First, don't forget that Kaladesh and Amonkhet are going to rotate in four months. You've still got a little while to play with those cards, but they're going to tank and tank hard starting at some point in June or July. If you've got a few extra copies of something like Rhonas the Indomitable, which is spiking right now, you shouldn't forget that you probably won't have any future chances to sell these for anywhere near what they're worth at the moment. On the other hand, Search for Azcanta is going to be around for another year and a half.
Speaking of Search for Azcanta, it's pretty obvious that the card is going to be good in Standard for the duration of its legality. Ditto for a card like Karn, Scion of Urza. When you've identified a card that's going to see play no matter what the metagame looks like, it's worth specifically targeting them during those seasonal lulls in interest. If Search for Azcanta drops off enough in August, for example, I'll be buying a stack of them.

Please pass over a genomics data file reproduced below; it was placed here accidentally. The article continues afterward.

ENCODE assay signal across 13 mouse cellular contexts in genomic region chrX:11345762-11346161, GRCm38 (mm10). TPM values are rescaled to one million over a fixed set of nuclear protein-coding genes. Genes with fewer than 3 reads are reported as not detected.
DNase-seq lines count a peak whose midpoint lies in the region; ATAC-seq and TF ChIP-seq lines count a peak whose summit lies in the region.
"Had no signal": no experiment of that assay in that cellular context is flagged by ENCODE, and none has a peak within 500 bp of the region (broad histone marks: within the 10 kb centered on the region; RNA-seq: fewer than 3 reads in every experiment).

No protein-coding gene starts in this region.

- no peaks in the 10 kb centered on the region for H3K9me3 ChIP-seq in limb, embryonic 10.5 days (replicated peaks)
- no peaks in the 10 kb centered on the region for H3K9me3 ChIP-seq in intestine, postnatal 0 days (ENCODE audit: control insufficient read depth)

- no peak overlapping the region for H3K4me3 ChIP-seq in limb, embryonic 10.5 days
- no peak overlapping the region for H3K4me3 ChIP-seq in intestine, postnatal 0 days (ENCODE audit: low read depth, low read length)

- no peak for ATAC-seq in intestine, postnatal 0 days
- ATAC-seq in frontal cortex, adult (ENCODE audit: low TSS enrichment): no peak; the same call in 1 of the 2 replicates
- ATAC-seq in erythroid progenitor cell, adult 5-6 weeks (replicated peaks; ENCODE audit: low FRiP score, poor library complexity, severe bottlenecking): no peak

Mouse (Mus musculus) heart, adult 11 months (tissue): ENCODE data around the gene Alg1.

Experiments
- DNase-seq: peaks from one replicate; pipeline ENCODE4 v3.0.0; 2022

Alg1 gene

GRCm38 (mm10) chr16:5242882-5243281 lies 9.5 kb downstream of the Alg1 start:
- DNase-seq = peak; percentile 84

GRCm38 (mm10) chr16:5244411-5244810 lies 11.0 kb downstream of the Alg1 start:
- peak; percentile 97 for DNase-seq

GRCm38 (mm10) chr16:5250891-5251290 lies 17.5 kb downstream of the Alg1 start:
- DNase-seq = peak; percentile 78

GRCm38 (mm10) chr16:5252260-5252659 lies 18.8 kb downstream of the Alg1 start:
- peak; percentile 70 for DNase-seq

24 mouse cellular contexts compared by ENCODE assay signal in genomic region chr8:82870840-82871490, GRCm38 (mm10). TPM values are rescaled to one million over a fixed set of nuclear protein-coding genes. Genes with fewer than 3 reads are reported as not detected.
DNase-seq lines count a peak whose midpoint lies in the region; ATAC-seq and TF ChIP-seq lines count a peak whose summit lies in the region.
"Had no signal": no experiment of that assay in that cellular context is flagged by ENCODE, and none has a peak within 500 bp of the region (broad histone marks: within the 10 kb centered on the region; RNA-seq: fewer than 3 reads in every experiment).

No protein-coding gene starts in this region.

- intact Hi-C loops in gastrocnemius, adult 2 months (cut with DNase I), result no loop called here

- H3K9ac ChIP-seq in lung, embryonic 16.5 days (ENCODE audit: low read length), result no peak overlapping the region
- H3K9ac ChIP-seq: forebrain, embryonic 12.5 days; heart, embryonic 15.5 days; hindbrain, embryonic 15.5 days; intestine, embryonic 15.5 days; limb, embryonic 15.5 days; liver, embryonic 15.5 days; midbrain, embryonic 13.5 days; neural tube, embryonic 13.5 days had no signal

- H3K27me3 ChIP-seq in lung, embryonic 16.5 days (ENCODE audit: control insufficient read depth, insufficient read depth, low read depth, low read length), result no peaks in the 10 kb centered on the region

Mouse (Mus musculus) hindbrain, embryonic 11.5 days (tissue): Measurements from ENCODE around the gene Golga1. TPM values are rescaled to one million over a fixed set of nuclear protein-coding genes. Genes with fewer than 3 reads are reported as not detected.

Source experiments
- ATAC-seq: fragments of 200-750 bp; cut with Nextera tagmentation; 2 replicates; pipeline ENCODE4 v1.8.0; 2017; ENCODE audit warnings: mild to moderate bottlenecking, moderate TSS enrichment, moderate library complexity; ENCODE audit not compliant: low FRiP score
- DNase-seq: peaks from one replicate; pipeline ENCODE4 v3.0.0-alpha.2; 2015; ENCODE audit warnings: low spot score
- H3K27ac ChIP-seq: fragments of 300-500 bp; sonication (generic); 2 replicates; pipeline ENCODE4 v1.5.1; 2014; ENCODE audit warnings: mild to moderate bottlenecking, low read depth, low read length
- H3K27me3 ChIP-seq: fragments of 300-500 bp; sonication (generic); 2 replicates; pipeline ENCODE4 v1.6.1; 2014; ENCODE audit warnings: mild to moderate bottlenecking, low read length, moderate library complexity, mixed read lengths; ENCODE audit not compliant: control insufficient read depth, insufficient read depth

These are also the sorts of cards that you may want to consider just buying and forgetting about. If you've already got 80% of a Standard deck put together and you just need Karns, who cares if they might drop off a bit between now and the next time they hit $60? The opportunity cost by being frugal in terms of maximizing your time and the rest of your collection should always be considered when making these decisions.
This Week's Trends
Move over, Thanos: Karn, Scion of Urza is the new villain in town, and you'll be hard-pressed to find any copies under the $60 mark right now. Karn is the fourth most-played card in Standard at the moment (according to MTG Goldfish), which means that this isn't just hype: Karn is likely to remain Dominaria's chase card for the foreseeable future. I hope you pre-ordered them when I told you to!